By mimicking the characteristics of living systems, self-organizing lasers could lead to new materials for sensing, computing, light sources and displays.
While many man-made materials have advanced properties, they still have a long way to go to combine the versatility and functionality of living materials that can adapt to their situation. For example, in the human body, bones and muscles continually reorganize their structure and composition to better support changes in weight and activity level.
Today, researchers from Imperial College London and University College London presented the first spontaneously self-organizing laser device, which can reconfigure itself when conditions change.
The innovation, reported in Natural Physicswill contribute to the development of smart photonic materials that can better mimic the properties of biological matter, such as reactivity, adaptation, self-healing and collective behavior.
Co-lead author Professor Riccardo Sapienza, from Imperial’s Department of Physics, says “Lasers, which power most of our technology, are engineered from crystalline materials to have precise, static properties. We we wondered if we could create a laser with the ability to mix structure and functionality, reconfigure and cooperate as biological materials do.”
“Our laser system can reconfigure and cooperate, allowing a first step towards emulating the ever-changing relationship between structure and functionality typical of living materials.”
Lasers are devices that amplify light to produce a particular form of light. The self-assembling lasers in the team’s experiment consisted of microparticles dispersed in liquid with high “gain” – the ability to amplify light. Once enough of these microparticles come together, they can harness external energy to “laser” – produce laser light.
An external laser was used to heat a “Janus” particle (a particle coated on one side with a light-absorbing material), around which the microparticles gathered. The laser created by these clusters of microparticles could be turned on and off by changing the intensity of the outer laser, which in turn controlled the size and density of the cluster.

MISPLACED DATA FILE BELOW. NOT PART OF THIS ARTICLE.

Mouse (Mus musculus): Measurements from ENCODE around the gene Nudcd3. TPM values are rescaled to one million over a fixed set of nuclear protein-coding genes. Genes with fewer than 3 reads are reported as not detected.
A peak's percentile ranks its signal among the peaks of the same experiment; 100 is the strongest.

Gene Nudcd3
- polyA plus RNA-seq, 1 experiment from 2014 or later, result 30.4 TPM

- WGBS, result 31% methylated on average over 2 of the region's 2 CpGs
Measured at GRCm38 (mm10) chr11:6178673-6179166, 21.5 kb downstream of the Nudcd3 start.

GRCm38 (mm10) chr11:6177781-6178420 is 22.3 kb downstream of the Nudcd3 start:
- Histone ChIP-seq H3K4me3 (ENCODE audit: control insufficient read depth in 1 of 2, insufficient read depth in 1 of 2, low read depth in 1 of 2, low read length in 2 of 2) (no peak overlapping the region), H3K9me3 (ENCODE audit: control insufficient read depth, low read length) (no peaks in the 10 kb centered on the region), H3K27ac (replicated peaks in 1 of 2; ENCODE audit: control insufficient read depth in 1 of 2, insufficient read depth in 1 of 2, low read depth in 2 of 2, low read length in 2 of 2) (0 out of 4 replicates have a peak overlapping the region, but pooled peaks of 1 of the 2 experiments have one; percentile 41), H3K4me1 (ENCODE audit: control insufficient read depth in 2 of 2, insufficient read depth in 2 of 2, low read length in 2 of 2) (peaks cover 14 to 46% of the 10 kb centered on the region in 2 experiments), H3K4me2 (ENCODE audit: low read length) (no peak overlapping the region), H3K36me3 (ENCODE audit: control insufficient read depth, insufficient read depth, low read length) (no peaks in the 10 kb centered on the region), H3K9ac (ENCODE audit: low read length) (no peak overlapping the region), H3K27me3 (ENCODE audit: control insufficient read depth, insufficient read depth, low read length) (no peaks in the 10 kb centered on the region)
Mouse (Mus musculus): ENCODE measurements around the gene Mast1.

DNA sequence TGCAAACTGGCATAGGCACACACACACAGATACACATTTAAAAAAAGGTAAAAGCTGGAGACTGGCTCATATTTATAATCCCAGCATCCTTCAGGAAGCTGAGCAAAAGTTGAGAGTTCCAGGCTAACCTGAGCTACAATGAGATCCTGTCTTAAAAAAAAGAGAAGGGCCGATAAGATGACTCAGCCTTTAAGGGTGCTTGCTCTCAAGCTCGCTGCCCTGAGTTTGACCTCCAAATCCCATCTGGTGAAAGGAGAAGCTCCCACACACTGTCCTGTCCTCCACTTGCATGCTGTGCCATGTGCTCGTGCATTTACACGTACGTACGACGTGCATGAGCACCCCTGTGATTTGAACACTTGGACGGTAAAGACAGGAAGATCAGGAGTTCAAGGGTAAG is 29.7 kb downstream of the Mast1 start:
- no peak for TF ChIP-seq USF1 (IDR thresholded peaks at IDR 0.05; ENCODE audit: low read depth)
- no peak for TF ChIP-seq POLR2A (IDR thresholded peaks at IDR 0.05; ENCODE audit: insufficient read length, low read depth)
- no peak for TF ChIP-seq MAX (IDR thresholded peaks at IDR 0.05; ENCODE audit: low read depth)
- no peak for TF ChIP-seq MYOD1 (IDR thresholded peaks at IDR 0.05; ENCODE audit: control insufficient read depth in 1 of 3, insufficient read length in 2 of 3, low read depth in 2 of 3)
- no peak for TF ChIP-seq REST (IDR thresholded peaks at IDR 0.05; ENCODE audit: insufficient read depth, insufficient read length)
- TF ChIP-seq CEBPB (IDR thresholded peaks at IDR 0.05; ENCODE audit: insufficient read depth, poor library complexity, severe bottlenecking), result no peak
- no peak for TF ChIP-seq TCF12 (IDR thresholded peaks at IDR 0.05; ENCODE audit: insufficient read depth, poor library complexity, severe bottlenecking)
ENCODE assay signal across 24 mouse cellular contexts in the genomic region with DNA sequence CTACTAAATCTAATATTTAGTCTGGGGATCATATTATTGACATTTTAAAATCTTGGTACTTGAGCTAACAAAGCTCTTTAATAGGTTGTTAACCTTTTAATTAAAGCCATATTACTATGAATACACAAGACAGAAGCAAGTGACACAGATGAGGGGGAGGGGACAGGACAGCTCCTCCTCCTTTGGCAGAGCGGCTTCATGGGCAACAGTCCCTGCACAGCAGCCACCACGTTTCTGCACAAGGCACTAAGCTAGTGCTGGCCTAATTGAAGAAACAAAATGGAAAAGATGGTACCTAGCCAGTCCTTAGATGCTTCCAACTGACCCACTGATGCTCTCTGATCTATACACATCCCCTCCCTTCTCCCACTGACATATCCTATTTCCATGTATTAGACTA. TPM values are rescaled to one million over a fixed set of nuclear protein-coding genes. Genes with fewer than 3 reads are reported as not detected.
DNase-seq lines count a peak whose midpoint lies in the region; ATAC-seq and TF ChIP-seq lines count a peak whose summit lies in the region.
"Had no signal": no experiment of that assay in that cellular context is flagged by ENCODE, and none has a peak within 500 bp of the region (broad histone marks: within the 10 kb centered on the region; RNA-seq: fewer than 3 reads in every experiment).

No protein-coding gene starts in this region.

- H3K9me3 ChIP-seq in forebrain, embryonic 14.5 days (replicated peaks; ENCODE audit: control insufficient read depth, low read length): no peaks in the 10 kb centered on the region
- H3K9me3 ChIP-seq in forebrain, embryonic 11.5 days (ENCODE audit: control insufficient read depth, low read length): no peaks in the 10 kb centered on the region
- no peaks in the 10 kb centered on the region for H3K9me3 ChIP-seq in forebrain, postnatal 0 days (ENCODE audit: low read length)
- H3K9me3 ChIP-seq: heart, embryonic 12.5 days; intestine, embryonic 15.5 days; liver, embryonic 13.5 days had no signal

The team also showed how the laser cluster could be transferred into space by heating different Janus particles, demonstrating the adaptability of the system. Janus particles can also collaborate, creating clusters that have properties beyond just adding two clusters together, such as changing their shape and increasing their laser power.
Co-lead author Dr Giorgio Volpe, from UCL’s Department of Chemistry, says that “Lasers today are used routinely in medicine, telecommunications and also in industrial production. The incorporation of lasers with realistic properties will enable the development of robust, autonomous and durable next-generation materials and devices for sensing applications, unconventional computing, new light sources and displays.”
Next, the team will study how to improve the autonomous behavior of the lasers to make them even more realistic. A first application of the technology could be next-generation e-inks for smart displays.
New single-mode semiconductor laser delivers power with scalability
Riccardo Sapienza, Self-organized lasers from reconfigurable colloidal assemblies, Natural Physics (2022). DOI: 10.1038/s41567-022-01656-2. www.nature.com/articles/s41567-022-01656-2
Provided by Imperial College London
Quote: “Realistic” lasers can self-organize, adapt their structure and cooperate (2022, July 13) retrieved July 14, 2022 from https://phys.org/news/2022-07-life-like-lasers- self-organize-cooperate.html
This document is subject to copyright. Except for fair use for purposes of private study or research, no part may be reproduced without written permission. The content is provided for information only.